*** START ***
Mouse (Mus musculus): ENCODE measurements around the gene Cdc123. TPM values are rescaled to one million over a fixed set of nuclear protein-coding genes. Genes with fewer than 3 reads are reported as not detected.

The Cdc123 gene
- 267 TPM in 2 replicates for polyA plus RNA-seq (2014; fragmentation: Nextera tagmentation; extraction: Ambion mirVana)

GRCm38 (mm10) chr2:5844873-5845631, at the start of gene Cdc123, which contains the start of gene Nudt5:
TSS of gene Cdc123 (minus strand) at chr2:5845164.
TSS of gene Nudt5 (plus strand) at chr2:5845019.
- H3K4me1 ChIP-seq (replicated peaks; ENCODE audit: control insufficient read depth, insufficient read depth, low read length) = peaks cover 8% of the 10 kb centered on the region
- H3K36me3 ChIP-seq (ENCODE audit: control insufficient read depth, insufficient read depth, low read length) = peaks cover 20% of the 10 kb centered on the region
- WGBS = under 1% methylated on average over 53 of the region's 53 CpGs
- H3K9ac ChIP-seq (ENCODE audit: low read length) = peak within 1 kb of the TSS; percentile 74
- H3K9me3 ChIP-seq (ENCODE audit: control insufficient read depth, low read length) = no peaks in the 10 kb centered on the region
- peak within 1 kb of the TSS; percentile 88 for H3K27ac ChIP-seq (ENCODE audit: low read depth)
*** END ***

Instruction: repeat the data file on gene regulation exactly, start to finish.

Mouse (Mus musculus): ENCODE measurements around the gene Cdc123. TPM values are rescaled to one million over a fixed set of nuclear protein-coding genes. Genes with fewer than 3 reads are reported as not detected.

The Cdc123 gene
- 267 TPM in 2 replicates for polyA plus RNA-seq (2014; fragmentation: Nextera tagmentation; extraction: Ambion mirVana)

GRCm38 (mm10) chr2:5844873-5845631, at the start of gene Cdc123, which contains the start of gene Nudt5:
TSS of gene Cdc123 (minus strand) at chr2:5845164.
TSS of gene Nudt5 (plus strand) at chr2:5845019.
- H3K4me1 ChIP-seq (replicated peaks; ENCODE audit: control insufficient read depth, insufficient read depth, low read length) = peaks cover 8% of the 10 kb centered on the region
- H3K36me3 ChIP-seq (ENCODE audit: control insufficient read depth, insufficient read depth, low read length) = peaks cover 20% of the 10 kb centered on the region
- WGBS = under 1% methylated on average over 53 of the region's 53 CpGs
- H3K9ac ChIP-seq (ENCODE audit: low read length) = peak within 1 kb of the TSS; percentile 74
- H3K9me3 ChIP-seq (ENCODE audit: control insufficient read depth, low read length) = no peaks in the 10 kb centered on the region
- peak within 1 kb of the TSS; percentile 88 for H3K27ac ChIP-seq (ENCODE audit: low read depth)